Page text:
Like most other prescription treatments, this item may cause side effects. It is vital to be aware of these prior to use, so that you can respond accordingly in the event that they occur. Seek immediate medical attention if you notice any signs of an allergic reaction, neuroleptic malignant syndrome, uncontrollable movements, or any other responses which cause you concern. More information on what these reactions look like can be found in the safety leaflet provided.
Very common (1 in 10 people or more):
Common (1 in 10 people or less):
Depression, uncontrollable movements including tics, shaking or muscle contracture, rigidity, tremor, feelings of being restless, drop in blood pressure, diarrhoea or weakness.
Uncommon (1 in 100 people or less):
Increase in prolactin, hallucination, irregular periods, or slowed heartbeat.
Rare (1 in 1,000 people or less):
Confusion, or convulsions in epileptic patients.
The above is not a complete list of the side effects associated with this medication. Further details can be found in the product leaflet.
Taking it with other medicines
Inform your prescriber during consultation if you are using any other treatments. The following may interact with Metoclopramide or hinder its function: levodopa or other drugs used to treat Parkinson’s disease; anticholinergics; morphine derivatives; sedatives; any treatments for mental health problems; digoxin; ciclosporin; mivacurium and suxamethonium; or fluoxetine and paroxetine.
Conditions to look out for
The use of this treatment may not be safe for those with certain conditions. Do not use it if you have: bleeding, a suspected obstruction or a tear in your stomach or gut; pheochromocytoma; Parkinson’s disease; a history of involuntary muscle spasms; epilepsy; or if you have ever had irregular blood pigment levels.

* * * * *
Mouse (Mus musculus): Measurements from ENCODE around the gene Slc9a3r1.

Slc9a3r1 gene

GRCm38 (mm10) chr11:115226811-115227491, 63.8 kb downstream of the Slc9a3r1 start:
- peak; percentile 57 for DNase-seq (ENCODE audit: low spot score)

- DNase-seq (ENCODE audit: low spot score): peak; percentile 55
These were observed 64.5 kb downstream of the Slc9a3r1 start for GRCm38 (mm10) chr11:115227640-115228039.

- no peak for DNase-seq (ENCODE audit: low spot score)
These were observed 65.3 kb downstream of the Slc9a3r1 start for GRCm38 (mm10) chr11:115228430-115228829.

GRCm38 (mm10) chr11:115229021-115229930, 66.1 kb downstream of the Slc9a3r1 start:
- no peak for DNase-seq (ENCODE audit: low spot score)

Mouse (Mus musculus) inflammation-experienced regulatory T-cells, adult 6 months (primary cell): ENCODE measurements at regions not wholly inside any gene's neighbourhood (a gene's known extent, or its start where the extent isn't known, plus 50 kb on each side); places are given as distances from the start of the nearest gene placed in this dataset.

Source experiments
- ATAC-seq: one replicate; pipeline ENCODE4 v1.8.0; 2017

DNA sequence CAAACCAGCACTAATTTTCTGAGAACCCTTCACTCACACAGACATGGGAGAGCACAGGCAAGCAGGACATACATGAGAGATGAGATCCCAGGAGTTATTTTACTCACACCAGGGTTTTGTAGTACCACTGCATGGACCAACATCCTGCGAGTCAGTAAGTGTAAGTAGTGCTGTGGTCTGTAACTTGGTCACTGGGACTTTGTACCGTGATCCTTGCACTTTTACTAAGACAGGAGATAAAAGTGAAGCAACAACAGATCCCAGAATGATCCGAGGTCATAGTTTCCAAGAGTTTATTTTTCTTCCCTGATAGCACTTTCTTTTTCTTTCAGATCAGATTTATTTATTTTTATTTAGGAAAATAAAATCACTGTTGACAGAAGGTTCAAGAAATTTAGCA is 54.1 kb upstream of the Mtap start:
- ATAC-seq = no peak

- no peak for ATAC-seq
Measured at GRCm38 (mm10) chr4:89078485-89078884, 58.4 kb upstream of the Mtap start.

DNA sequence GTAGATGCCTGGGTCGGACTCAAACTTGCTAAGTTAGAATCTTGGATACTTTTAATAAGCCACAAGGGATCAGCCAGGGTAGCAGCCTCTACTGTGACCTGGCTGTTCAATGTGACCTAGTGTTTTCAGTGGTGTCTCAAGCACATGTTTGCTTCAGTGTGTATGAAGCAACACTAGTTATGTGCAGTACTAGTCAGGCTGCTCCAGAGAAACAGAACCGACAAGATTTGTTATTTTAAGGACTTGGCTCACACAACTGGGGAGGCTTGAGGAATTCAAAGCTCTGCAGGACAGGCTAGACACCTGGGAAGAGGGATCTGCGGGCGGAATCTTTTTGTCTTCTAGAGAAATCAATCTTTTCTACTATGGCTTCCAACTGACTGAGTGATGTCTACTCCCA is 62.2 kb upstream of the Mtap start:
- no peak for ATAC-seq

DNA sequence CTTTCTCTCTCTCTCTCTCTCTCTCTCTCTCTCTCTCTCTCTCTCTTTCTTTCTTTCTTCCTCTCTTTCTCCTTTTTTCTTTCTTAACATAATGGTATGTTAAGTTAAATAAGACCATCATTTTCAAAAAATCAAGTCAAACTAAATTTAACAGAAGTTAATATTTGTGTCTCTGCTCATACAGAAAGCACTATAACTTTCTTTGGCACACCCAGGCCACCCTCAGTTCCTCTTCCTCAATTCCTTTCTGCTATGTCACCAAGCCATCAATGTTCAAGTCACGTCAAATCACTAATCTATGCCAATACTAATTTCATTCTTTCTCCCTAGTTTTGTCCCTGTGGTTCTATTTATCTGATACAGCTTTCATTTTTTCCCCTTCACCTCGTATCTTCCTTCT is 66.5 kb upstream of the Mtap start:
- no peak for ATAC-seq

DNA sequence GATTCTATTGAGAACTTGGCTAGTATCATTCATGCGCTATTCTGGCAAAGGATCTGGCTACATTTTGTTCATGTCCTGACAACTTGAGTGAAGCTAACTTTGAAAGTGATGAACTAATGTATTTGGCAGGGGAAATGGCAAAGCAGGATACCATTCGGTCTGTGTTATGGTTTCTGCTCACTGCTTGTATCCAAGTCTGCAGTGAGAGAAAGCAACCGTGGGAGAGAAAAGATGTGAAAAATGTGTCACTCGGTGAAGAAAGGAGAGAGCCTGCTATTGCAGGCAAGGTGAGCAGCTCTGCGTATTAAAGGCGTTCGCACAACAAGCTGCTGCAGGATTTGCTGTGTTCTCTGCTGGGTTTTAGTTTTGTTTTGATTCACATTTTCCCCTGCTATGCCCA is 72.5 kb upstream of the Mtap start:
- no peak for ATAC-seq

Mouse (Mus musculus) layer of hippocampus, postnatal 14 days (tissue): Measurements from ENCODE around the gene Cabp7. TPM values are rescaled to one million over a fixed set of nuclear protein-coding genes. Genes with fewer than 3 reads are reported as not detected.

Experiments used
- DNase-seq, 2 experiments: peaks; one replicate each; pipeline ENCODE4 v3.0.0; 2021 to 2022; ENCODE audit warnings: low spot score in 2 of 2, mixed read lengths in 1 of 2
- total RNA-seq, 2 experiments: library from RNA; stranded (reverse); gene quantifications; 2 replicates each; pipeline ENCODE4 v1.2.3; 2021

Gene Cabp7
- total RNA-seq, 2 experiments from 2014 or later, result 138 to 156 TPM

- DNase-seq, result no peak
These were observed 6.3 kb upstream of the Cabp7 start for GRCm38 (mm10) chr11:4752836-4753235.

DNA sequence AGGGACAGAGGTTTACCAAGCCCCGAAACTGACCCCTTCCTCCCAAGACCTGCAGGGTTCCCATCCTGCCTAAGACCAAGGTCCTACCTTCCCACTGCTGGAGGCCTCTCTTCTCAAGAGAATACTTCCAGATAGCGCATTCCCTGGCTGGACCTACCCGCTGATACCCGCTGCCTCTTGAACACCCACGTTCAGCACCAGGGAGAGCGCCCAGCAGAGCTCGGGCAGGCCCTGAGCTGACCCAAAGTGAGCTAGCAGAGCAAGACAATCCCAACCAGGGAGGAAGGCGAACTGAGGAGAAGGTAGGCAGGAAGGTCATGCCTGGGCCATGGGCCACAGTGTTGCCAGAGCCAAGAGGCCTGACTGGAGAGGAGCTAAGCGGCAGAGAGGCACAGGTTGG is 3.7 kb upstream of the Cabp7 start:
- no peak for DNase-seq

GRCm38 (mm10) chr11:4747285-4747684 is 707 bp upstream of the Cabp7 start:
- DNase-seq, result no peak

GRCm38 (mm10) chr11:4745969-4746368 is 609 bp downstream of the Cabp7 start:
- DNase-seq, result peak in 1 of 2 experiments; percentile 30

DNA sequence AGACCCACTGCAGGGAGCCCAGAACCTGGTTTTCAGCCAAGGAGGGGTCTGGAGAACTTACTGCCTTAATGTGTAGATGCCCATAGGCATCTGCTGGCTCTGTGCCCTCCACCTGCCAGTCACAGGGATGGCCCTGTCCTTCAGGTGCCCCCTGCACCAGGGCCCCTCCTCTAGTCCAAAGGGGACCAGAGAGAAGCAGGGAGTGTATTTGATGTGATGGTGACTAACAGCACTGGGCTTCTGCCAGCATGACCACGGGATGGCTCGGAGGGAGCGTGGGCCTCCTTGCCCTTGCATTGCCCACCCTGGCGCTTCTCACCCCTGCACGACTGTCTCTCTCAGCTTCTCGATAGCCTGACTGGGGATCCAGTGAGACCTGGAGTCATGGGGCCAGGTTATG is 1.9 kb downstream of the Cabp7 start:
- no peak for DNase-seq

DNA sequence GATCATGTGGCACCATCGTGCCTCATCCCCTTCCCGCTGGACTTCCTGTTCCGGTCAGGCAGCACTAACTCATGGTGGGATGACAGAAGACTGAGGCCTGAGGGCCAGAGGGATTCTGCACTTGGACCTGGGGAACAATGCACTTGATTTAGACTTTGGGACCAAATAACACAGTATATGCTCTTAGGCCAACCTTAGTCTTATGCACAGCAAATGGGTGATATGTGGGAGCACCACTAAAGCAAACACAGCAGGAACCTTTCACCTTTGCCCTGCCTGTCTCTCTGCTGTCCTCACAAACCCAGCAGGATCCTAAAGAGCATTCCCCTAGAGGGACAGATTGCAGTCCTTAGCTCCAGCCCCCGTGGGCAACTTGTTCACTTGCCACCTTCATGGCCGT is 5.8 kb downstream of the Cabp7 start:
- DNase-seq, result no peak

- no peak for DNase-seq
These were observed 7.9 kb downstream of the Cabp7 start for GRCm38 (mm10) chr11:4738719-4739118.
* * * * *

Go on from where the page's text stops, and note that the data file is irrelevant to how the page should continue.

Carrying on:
It may also not be suitable for those who have or have ever had: irregular heartbeat or heart problems of any type; lactose intolerance; problems with blood salt levels; any neurological problems; or liver or kidney problems.
Q&A: our Metoclopramide discussion forum
Can I still drink alcohol?
It is important to refrain from consuming alcohol when using this treatment, as drinking alcohol may increase the risk of sedative effects.
Will I still be able to drive?
The presence of certain side effects, such as reduced control over bodily movements, may make it unsafe to drive. If you experience anything which could cause you difficulty when driving, refrain from doing so and speak to your doctor immediately.
Can I use this medicine while pregnant?
It may not be suitable for those who are pregnant or breastfeeding. Let your prescriber know if you are pregnant, breastfeeding or trying to become pregnant, as they may choose to suggest an alternative form of treatment.
How do I store it?
Keep it in a safe place, out of the reach of children, below 25°C.
Am I allergic to anything in the medicine?
This product contains: metoclopramide hydrochloride, colloidal silica, lactose, magnesium stearate, maize starch, and microcrystalline cellulose (E460).
Do not use it if you are allergic to any of these ingredients.
Is it available over-the-counter?
In order to buy metoclopramide from any UK pharmacist, you will need first to consult with a doctor. This is necessary to make sure that the product is suitable for you prior to use.
Is it right for me?
At present, Metoclopramide is not available to buy from our UK pharmacy. If you are seeking a prescription for this particular medicine, we would advise you to make an appointment with your doctor in person.